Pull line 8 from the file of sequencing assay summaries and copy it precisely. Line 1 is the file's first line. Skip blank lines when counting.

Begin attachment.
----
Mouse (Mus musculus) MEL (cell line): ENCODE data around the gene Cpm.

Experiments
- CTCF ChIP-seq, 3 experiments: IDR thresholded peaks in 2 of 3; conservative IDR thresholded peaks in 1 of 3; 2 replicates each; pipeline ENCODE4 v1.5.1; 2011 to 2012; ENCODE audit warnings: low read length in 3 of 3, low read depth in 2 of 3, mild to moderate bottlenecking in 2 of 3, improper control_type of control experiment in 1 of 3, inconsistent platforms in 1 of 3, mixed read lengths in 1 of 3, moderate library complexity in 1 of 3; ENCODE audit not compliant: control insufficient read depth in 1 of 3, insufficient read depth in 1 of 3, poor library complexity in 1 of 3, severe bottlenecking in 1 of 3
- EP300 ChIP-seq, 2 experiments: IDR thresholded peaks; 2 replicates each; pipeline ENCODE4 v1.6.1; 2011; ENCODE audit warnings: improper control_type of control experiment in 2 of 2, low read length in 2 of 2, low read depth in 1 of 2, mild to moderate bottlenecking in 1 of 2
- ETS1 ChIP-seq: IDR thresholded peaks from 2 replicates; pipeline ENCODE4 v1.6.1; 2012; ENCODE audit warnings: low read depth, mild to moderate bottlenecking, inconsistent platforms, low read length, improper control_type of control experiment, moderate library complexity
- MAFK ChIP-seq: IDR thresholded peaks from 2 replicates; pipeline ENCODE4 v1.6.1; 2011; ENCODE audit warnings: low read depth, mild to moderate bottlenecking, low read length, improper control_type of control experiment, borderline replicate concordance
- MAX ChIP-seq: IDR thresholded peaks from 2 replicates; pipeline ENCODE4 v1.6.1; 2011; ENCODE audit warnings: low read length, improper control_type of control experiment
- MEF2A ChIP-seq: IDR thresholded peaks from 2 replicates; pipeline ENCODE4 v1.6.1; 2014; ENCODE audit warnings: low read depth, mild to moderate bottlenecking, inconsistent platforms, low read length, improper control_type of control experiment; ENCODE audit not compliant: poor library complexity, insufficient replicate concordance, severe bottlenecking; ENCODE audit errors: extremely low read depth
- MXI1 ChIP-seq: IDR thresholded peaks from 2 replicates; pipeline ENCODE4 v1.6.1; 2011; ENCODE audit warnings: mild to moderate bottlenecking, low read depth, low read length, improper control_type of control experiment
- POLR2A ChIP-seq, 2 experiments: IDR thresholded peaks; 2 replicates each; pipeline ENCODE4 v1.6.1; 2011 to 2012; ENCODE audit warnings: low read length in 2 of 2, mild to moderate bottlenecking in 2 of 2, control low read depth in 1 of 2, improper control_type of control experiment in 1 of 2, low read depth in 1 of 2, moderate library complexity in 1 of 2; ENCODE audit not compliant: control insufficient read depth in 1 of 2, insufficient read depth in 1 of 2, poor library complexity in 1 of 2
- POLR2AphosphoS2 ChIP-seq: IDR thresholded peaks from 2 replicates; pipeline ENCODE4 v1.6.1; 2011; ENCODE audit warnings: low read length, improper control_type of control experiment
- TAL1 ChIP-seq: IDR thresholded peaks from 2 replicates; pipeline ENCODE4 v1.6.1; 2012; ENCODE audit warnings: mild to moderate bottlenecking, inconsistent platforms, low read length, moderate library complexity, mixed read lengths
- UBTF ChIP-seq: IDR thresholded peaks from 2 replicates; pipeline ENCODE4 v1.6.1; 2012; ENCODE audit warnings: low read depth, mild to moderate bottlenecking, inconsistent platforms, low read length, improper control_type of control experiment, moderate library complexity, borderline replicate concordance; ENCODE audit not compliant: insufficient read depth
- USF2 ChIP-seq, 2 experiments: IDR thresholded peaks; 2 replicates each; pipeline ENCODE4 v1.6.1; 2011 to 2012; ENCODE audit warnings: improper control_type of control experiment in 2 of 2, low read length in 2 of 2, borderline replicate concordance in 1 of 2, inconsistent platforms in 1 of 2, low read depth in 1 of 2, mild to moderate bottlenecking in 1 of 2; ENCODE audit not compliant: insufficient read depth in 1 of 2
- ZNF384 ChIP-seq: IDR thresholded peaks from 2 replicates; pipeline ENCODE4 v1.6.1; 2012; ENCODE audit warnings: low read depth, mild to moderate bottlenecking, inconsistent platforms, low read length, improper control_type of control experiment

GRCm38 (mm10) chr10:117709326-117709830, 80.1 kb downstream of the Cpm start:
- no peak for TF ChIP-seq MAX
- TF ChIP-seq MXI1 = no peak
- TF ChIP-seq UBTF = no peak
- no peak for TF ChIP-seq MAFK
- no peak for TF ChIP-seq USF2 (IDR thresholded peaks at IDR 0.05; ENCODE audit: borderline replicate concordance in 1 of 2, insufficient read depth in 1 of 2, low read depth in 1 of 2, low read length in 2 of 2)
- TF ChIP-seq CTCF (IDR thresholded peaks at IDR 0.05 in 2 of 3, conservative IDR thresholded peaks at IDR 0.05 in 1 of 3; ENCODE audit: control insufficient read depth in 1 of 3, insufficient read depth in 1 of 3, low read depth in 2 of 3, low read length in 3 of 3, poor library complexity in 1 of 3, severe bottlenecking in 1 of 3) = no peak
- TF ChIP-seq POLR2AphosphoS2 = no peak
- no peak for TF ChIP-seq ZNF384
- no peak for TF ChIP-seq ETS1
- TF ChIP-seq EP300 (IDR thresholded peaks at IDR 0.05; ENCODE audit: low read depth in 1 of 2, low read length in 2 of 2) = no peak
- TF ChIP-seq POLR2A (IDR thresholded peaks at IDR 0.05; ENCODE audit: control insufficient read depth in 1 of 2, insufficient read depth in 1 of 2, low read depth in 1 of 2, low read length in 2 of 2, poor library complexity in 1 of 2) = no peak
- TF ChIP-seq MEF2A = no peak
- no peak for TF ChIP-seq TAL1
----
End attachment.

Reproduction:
- MEF2A ChIP-seq: IDR thresholded peaks from 2 replicates; pipeline ENCODE4 v1.6.1; 2014; ENCODE audit warnings: low read depth, mild to moderate bottlenecking, inconsistent platforms, low read length, improper control_type of control experiment; ENCODE audit not compliant: poor library complexity, insufficient replicate concordance, severe bottlenecking; ENCODE audit errors: extremely low read depth